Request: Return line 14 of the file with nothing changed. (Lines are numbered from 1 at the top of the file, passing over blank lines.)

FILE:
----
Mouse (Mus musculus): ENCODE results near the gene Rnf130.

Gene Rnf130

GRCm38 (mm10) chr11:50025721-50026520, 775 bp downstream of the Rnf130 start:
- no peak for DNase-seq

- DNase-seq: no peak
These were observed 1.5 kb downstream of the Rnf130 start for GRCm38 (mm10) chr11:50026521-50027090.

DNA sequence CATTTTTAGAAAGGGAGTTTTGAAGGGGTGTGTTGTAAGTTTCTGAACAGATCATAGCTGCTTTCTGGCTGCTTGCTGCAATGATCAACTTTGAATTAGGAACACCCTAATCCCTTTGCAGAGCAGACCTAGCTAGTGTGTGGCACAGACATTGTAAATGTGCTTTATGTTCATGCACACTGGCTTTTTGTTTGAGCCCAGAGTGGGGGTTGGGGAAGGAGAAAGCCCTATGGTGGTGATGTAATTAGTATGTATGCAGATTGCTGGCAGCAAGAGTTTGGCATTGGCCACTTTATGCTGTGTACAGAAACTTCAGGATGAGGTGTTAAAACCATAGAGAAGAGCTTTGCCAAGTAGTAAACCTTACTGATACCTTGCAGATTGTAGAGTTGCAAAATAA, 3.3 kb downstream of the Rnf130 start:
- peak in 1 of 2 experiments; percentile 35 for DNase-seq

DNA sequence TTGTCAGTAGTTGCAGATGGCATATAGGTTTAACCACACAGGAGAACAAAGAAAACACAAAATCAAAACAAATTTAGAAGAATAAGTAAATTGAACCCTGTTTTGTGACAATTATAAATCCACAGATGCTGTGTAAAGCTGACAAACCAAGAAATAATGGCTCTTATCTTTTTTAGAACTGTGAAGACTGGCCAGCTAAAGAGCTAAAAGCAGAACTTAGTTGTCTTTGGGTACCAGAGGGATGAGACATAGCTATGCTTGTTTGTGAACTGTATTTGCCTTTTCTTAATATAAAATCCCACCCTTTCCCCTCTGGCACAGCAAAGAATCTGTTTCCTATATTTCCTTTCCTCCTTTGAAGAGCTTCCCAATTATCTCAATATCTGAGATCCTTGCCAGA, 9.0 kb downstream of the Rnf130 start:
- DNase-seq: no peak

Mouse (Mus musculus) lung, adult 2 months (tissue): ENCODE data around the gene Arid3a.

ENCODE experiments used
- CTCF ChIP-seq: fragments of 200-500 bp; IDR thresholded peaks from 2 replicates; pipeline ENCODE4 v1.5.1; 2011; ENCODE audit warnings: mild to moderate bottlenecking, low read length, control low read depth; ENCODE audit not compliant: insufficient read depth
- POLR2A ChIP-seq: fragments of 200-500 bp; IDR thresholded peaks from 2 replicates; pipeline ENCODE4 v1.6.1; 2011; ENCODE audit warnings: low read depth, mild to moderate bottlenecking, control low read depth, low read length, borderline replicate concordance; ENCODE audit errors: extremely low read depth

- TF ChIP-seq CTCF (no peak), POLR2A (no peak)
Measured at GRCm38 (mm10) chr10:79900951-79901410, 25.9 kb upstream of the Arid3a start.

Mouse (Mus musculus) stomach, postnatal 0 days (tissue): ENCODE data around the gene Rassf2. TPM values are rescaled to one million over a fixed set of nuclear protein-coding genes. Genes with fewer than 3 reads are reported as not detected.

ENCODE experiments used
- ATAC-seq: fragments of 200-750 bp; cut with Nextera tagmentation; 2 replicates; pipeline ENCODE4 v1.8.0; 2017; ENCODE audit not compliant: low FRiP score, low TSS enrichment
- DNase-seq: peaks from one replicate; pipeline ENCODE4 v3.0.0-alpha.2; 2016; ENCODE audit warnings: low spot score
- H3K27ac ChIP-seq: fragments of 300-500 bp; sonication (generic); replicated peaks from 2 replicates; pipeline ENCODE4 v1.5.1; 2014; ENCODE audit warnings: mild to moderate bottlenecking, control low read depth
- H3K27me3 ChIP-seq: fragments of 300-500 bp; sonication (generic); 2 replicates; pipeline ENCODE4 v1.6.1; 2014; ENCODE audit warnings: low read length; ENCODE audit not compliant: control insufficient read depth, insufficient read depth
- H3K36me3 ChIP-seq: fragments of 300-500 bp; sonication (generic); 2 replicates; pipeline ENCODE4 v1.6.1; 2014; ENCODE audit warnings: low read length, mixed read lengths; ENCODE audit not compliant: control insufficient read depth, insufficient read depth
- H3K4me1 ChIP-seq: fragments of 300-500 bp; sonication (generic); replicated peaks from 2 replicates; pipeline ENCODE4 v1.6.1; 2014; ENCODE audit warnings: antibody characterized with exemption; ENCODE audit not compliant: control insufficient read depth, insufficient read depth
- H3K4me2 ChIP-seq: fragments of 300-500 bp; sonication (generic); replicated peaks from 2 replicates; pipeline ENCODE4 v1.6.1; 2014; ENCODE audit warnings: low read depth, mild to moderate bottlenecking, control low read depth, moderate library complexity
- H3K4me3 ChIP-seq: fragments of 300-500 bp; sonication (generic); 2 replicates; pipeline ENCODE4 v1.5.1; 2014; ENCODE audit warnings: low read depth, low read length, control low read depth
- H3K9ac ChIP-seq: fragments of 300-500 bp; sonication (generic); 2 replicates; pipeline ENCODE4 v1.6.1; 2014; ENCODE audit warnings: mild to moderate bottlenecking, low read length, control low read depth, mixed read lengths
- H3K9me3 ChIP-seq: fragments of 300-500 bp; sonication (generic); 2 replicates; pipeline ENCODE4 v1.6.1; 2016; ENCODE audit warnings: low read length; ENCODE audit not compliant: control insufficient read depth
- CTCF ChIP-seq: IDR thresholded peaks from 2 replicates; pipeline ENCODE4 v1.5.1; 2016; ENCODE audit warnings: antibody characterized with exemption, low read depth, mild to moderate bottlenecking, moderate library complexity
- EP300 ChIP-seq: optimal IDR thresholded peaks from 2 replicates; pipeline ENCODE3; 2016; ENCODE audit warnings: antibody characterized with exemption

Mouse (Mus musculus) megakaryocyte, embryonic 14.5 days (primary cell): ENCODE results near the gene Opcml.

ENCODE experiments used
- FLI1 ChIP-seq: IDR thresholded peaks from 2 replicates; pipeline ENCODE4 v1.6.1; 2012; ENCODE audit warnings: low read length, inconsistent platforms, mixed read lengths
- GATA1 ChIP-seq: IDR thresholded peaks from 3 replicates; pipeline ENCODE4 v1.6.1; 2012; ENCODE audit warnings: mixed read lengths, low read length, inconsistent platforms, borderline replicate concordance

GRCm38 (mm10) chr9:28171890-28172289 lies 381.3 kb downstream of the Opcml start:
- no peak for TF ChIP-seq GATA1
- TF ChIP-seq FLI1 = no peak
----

- POLR2A ChIP-seq: fragments of 200-500 bp; IDR thresholded peaks from 2 replicates; pipeline ENCODE4 v1.6.1; 2011; ENCODE audit warnings: low read depth, mild to moderate bottlenecking, control low read depth, low read length, borderline replicate concordance; ENCODE audit errors: extremely low read depth